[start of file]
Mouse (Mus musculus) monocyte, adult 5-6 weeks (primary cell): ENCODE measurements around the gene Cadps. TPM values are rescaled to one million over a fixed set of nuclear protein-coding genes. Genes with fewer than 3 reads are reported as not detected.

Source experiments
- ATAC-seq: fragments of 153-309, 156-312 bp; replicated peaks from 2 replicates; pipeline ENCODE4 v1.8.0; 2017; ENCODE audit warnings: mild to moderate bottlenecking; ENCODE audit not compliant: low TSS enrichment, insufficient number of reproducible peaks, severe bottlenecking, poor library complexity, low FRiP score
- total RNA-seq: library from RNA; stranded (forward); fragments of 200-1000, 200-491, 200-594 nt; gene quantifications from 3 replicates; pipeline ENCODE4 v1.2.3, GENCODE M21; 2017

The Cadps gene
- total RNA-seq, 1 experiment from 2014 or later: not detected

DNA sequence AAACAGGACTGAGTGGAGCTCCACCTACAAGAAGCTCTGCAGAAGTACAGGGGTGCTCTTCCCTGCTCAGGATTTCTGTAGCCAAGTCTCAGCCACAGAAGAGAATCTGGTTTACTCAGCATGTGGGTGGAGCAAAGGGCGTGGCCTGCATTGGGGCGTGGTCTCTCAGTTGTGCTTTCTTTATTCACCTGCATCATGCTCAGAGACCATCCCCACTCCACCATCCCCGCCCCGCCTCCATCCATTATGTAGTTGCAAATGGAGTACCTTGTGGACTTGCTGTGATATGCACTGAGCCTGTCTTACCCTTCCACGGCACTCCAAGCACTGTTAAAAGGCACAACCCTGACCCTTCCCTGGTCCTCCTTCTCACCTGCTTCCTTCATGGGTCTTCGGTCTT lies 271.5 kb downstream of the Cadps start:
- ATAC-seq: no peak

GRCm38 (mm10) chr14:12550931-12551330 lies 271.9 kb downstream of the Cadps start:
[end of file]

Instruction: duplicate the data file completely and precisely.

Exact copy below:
Mouse (Mus musculus) monocyte, adult 5-6 weeks (primary cell): ENCODE measurements around the gene Cadps. TPM values are rescaled to one million over a fixed set of nuclear protein-coding genes. Genes with fewer than 3 reads are reported as not detected.

Source experiments
- ATAC-seq: fragments of 153-309, 156-312 bp; replicated peaks from 2 replicates; pipeline ENCODE4 v1.8.0; 2017; ENCODE audit warnings: mild to moderate bottlenecking; ENCODE audit not compliant: low TSS enrichment, insufficient number of reproducible peaks, severe bottlenecking, poor library complexity, low FRiP score
- total RNA-seq: library from RNA; stranded (forward); fragments of 200-1000, 200-491, 200-594 nt; gene quantifications from 3 replicates; pipeline ENCODE4 v1.2.3, GENCODE M21; 2017

The Cadps gene
- total RNA-seq, 1 experiment from 2014 or later: not detected

DNA sequence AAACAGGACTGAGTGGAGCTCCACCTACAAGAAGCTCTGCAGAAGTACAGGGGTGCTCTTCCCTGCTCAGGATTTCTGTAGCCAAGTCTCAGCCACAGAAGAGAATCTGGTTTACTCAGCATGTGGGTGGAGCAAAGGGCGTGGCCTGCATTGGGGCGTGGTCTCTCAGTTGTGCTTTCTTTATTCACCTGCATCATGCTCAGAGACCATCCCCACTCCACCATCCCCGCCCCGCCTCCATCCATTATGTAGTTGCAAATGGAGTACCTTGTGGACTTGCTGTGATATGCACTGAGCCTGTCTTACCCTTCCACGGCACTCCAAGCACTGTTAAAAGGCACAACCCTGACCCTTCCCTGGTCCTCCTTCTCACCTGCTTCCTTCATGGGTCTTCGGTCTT lies 271.5 kb downstream of the Cadps start:
- ATAC-seq: no peak

GRCm38 (mm10) chr14:12550931-12551330 lies 271.9 kb downstream of the Cadps start: